With mobile data prices coming down and increasing coverage, 4G home broadband is a realistic and immediate possibility for many rural areas. Coverage in Cumbria is better than most people realise and can be checked on the Ofcom site: https://checker.ofcom.org.uk/mobile-coverage In our parish most of our fibre broadband not spots can be reached by a mobile signal from either EE or Three.
You will need a 4G router and probably an antenna installed on the outside of the house. At the moment only EE offers a bespoke 4G home broadband package – see https://business.ee.co.uk/mobile-broadband/4g-home-broadband/ otherwise it’s a relatively easy DIY job – which will offer more flexibility and the equipment could be purchased for less than £200. Do this and your speeds will be comparable with those areas getting fibre to the cabinet. This is an immediately available option.
The second option is to consider a Community Fibre Partnership (CFP) where the community gets together and approach a provider about the cost of delivering better broadband. Much of the cost of this can be covered by the Gigabit Voucher Scheme provided certain conditions are met, notably that it must be a full fibre scheme (FTTP) and everyone in it has to take a service which delivers at least 100 mb/s for a year (min).
A third option – using satellite Broadband – has been around a while now. There are disadvantages of cost, data caps and time delays but this may the only way to go for very isolated areas with no 4G signal.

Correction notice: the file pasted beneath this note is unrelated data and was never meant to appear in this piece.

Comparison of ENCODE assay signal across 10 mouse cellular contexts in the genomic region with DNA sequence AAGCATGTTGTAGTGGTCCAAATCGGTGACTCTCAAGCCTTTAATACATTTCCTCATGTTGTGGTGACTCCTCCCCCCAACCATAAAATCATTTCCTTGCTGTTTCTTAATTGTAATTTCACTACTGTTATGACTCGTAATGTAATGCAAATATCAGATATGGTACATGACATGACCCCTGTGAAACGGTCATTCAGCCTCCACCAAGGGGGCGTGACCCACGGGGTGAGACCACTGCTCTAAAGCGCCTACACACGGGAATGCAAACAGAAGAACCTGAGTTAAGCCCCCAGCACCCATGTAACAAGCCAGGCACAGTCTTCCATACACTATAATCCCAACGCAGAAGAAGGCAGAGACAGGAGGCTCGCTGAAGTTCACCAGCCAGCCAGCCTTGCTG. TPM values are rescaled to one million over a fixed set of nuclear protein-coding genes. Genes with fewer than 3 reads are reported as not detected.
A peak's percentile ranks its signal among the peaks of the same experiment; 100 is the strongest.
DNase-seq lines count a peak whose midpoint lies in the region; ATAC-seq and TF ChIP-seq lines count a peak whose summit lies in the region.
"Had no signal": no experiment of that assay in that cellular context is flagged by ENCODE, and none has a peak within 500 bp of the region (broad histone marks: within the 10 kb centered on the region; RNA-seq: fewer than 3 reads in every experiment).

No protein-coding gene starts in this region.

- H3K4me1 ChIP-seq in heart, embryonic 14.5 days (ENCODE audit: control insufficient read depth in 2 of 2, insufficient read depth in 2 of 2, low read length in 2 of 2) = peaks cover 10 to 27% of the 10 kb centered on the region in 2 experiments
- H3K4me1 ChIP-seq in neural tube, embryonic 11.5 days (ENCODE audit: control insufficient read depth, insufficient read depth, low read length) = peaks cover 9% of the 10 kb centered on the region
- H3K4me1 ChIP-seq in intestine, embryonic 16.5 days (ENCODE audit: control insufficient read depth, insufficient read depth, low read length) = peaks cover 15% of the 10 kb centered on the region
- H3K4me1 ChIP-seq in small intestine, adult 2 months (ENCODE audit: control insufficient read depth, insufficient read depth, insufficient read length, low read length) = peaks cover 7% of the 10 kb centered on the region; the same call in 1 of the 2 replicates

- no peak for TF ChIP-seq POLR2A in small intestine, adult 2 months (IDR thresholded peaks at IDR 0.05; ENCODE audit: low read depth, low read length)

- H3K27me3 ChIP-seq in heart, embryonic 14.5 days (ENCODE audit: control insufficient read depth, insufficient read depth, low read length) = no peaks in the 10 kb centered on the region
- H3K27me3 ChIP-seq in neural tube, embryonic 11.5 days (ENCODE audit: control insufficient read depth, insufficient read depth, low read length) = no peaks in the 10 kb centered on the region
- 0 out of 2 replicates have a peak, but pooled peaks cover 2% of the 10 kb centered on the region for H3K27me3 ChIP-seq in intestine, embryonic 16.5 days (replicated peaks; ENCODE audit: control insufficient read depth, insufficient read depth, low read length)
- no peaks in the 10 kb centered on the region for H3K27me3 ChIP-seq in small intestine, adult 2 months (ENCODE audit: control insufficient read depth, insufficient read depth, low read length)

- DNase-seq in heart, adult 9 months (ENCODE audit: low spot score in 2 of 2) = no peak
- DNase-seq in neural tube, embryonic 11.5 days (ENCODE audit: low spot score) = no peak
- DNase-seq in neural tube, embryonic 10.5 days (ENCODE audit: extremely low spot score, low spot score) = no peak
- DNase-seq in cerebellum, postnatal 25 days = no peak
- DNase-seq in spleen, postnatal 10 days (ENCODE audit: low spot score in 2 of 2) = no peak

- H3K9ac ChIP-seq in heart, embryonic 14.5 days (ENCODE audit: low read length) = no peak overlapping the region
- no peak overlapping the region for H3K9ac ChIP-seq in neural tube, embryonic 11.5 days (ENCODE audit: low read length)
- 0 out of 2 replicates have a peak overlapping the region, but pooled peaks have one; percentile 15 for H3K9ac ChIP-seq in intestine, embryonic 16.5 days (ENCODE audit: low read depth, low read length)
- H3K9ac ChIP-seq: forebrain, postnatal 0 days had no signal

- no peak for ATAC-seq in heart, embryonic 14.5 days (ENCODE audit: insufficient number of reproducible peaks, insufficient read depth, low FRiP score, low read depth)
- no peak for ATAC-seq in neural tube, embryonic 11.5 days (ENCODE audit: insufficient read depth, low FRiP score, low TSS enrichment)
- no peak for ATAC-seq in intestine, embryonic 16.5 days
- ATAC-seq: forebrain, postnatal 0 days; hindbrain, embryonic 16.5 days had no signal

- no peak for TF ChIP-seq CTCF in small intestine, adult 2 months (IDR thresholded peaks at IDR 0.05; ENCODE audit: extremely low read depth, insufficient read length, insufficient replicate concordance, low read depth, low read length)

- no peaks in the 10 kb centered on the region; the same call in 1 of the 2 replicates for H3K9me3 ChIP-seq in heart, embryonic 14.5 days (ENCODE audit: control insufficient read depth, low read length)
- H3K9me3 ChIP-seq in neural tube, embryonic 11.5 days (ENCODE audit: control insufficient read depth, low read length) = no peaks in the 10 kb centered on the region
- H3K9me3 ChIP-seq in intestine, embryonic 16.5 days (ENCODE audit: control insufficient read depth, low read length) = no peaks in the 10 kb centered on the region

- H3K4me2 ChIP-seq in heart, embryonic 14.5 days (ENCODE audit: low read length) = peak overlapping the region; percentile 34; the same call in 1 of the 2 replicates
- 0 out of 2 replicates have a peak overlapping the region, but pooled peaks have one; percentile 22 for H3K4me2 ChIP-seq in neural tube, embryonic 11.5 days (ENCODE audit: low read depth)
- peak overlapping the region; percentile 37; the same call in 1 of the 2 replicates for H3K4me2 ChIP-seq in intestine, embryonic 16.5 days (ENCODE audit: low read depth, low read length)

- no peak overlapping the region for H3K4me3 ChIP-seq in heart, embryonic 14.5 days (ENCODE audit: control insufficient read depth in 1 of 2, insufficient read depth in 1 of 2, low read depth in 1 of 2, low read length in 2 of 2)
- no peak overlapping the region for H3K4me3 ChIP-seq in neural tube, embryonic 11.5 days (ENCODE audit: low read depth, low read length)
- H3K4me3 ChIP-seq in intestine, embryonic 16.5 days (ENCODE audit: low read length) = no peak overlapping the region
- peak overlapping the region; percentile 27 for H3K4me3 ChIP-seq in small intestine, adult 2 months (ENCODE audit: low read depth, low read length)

If you get less than 2 Mb/s currently, you can still apply for a voucher under the better Broadband Scheme for up to £350 to improve your speed BUT you’ll have to be quick as the scheme will close at the end of the year. See http://www.connectingcumbria.org/BDUK-Better-Broadband.asp
I haven’t added to this blog for a while simply because I haven’t had much definitive news to communicate. However, the situation is becoming clearer now and, like the proverbial number 10 busses, several will come along at the same time now. So here goes:
We are at about 93% superfast (95% above 10 mb/s) coverage in the County compared to the national average of 96% superfast (97% above 10 mb/s) . Some districts are much less than this and, unsurprisingly it’s the outlying rural areas which are missing out. However, the take up in Cumbria is nearly 52% currently: much higher than the less than 40% national average. Take up is important as the County gets a share of the profits (‘Gain Share’) from Openreach as we hit certain thresholds.
Connecting Cumbria is well into delivering contract 2 and the monies for projects are allocated now. There is an additional sum of £3.9m from Gain Share etc for future projects. The bad news is that the plan submitted to BDUK (the national Body responsible) has been rejected as a consequence of the Government’s push towards full fibre to the premises. Back to the drawing board – Connecting Cumbria is reviewing what it can do with the money in the light of the changing rules. It is therefore unlikely that any of this money will start to be spent on projects until 2020 at the earliest.
So - If you haven’t got an upgraded connection by now, you are very unlikely to get one via Connecting Cumbria until 2020 at the earliest.
In my next post I’ll outline some ideas on what can be done if you have missed out.